Sample

Download: PDF, Word (.docx), OpenDocument


How to Write

Download: PDF, Word (.docx), OpenDocument

Color code:

  • Red = Required
  • Blue = Optional

Step 1 – Principal + Agent

In the fields 1-5, the principal will need to enter their name, street address, city, and state. For fields 5-8, they will need to enter their agent’s full name, street address, city, and state. Fields 9-12 are for the agent’s contact information, including their home, work, and cell phone numbers, and their email address.

Step 2 – Limitations of Agent

The principal can specify certain powers and duties that the agent does not have the authority to perform. This section is optional, and can be left blank if the principal does not intend to limit their agent’s powers.

Step 3 – Alternate Agents

The form provides space for listing up to two (2) alternate agents. Should something happen to the main agent, the first alternate agent would assume responsibility. If the first alternate agent is unavailable or can no longer serve as agent, the second alternate agent would step in. This entire section is optional; it is not a requirement that the principal names secondary agents, however, it is highly recommended. For each alternate agent, the principal will need to provide their name, phone number, and address.

Step 4 – Original and Copies

Using the first four (4) fields, enter the address/location where the original POA will be stored. If it will remain in the principal’s home, the exact location should be specified. For example, if it will be placed in an office, enter which room, desk, and drawer it can be found in.

Using the subsequent four (4) fields, specify the names of ALL individuals and entities that will be given a copy of the POA. It is very important this section is completed, as the principal would need to reach out to everyone that received a copy if they revoke the form.

Step 5 – Duration

The “Duration” section of the POA document is optional. If the principal wants to make the POA automatically terminate on a certain date, they will need to provide the following:

  1. Inscribe their initials AND check the box; and
  2. Enter the date (day, month, and year) on which the power of attorney will expire.

Step 6 – Signing

Because the signing process is dependent on the requirements of the state in which the principal resides, the list of signing requirements should be referenced. The principal will need to have the form notarized or signed by two (2) witnesses. On the fourth (4th) page, the parties will need to provide the following information:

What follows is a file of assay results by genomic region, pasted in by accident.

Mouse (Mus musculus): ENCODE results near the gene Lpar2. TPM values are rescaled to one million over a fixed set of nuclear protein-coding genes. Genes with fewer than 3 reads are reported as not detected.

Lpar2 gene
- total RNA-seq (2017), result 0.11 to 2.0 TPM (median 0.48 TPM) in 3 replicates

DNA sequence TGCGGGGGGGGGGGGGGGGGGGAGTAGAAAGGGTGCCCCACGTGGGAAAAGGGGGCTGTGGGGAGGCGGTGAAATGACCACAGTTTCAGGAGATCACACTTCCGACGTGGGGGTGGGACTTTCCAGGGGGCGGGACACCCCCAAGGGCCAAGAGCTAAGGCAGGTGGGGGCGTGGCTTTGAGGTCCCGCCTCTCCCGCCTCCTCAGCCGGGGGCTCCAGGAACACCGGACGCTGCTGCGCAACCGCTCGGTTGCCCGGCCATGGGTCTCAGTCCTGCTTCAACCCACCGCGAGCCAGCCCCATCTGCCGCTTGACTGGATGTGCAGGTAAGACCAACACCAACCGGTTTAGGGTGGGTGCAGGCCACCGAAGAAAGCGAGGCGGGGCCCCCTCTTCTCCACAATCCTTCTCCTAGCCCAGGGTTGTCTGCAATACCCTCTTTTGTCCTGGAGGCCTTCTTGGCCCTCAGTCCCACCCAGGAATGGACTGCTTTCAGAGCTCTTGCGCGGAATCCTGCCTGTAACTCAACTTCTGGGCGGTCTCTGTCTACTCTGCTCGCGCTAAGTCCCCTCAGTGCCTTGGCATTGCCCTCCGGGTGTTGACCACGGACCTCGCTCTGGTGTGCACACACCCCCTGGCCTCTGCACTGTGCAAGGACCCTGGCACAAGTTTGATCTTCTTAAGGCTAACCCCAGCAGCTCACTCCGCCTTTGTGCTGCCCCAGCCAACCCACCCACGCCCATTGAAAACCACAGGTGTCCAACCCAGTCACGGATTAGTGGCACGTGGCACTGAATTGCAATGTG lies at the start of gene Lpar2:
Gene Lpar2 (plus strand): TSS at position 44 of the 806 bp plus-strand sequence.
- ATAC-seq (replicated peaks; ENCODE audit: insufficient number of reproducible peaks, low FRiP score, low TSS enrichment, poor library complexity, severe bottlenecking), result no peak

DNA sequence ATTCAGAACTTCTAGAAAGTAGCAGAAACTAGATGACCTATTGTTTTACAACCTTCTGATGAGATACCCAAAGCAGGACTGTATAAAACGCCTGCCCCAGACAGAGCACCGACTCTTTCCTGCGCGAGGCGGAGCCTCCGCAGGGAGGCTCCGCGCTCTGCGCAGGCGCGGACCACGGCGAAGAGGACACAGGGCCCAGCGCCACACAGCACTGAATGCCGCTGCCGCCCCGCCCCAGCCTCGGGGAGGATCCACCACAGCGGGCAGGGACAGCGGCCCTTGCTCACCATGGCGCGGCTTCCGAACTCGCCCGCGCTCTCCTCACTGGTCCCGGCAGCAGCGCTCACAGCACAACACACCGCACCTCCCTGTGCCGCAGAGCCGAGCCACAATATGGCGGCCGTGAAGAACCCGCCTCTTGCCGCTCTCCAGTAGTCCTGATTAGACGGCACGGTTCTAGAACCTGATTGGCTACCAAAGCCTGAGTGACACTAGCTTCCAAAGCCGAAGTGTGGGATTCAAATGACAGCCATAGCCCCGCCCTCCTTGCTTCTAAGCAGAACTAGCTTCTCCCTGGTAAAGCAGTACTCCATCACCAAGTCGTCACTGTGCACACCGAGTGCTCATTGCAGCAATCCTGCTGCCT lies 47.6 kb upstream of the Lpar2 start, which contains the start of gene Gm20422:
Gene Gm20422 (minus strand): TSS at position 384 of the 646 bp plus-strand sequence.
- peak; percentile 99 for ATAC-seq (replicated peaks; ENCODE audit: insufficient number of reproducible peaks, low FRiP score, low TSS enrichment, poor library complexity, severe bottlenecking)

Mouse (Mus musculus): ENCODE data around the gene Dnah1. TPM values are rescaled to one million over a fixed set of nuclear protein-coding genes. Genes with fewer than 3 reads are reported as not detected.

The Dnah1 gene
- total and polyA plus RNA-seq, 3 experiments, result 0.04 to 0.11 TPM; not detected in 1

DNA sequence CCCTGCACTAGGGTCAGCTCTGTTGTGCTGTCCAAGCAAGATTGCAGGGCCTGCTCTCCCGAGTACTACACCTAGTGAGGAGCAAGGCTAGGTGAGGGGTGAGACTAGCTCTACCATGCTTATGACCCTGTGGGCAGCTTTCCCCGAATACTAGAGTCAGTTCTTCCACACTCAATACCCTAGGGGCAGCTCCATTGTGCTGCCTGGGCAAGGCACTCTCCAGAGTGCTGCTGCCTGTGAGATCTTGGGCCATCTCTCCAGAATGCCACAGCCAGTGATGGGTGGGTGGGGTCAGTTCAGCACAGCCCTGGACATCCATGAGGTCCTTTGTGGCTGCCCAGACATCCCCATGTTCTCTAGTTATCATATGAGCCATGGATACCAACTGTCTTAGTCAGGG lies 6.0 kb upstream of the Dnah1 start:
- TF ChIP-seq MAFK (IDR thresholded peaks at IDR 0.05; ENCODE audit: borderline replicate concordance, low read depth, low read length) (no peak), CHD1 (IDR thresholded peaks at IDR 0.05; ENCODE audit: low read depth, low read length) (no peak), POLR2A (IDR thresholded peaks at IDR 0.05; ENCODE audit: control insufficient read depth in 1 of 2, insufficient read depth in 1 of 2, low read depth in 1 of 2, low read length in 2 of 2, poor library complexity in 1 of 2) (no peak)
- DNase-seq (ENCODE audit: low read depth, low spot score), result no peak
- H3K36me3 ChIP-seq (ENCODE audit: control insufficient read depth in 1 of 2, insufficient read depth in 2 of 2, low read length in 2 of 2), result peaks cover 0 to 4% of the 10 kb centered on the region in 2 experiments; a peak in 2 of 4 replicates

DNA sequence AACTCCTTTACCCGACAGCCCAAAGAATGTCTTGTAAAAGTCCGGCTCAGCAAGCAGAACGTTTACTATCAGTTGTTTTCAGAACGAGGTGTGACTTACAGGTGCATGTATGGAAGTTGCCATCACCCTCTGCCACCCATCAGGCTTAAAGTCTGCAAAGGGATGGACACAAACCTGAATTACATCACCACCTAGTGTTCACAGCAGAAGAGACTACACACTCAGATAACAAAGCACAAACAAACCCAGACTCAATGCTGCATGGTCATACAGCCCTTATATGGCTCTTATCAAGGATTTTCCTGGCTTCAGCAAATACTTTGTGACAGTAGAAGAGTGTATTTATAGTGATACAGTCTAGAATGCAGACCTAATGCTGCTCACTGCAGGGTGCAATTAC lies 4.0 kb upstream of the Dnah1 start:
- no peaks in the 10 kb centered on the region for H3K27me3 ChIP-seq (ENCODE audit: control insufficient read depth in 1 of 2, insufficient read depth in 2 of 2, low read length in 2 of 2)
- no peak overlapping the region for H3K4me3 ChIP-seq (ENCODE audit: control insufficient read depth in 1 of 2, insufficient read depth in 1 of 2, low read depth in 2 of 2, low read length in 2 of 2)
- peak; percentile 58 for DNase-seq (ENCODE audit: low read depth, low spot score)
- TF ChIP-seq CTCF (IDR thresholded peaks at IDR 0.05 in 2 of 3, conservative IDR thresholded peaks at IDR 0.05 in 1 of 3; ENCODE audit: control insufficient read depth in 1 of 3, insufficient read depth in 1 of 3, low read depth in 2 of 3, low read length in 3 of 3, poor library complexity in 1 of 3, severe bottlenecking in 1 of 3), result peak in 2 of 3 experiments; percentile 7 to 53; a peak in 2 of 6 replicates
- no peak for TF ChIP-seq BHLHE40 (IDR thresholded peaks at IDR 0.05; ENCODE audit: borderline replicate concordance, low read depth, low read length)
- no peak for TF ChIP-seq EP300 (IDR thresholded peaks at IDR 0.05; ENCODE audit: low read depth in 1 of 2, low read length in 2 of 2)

1. Date on which the form is being signed.
  2. Name of the city in which the principal is signing.
  3. State of signing.
  4. Signature of the principal (can be signed by hand or through eSign) and their printed name;
  5. Signature and printed name of the agent;
  6. Signature and printed name of the 1st alternate agent (if applicable); and
  7. Signature and printed name of the 2nd alternate agent (if applicable).

If witnesses observed the principal’s signature, they will both need to sign their name, write their printed name, enter the date they signed, and provide their full address. If the document was signed in the presence of a Notary Public, the notary will know which fields to complete (do NOT write anything in the “Notary Acknowledgment” area).


Frequently Asked Questions

Does a spouse automatically have power of attorney?

Yes, if no power of attorney document has been executed and there is no court-assigned guardian, a spouse will have power of attorney by default.

Does a medical power of attorney override a living will?

No. A living will form contains instructions on how the principal wishes to receive medical treatment and, if the principal has one in place, the agent cannot choose to not follow these instructions. Both the medical POA and living will are to be used in conjunction with each other.

When does a medical power of attorney take effect?

A medical POA only does into effect after a doctor provides an official written statement declaring that the principal cannot effectively communicate their needs, i.e., they are incapacitated in some way. The record of the principal’s incapacitation will be stored in the hospital/doctor’s records. If the principal’s condition improves and they are no longer incapacitated, the agent’s powers will automatically be revoked.

What happens if there is no medical power of attorney?

In the event an individual becomes incapacitated without having a power of attorney in place, the person that can speak on their behalf is dependent on state law. For example, the order of authority in North Carolina (according to Jesson & Rains, PLLC) pertaining to making health care decisions for another person is as follows:

  1. A health care agent assigned by a Medical Power of Attorney;
  2. A guardian appointed by a court;
  3. An attorney-in-fact (someone given authority under a non-medical POA);
  4. The spouse of the patient;
  5. Parent(s) and/or children who are at least eighteen (18) years old;
  6. Sibling(s) of the patient (must be at least eighteen (18));
  7. Someone that knows the patient personally and can “reasonably” convey what the patient would want (e.g., a close friend); or
  8. The physician that is caring for the patient.

Each state has set their own rules regarding authority over someone that is incapacitated, so the applicable state laws should be referenced.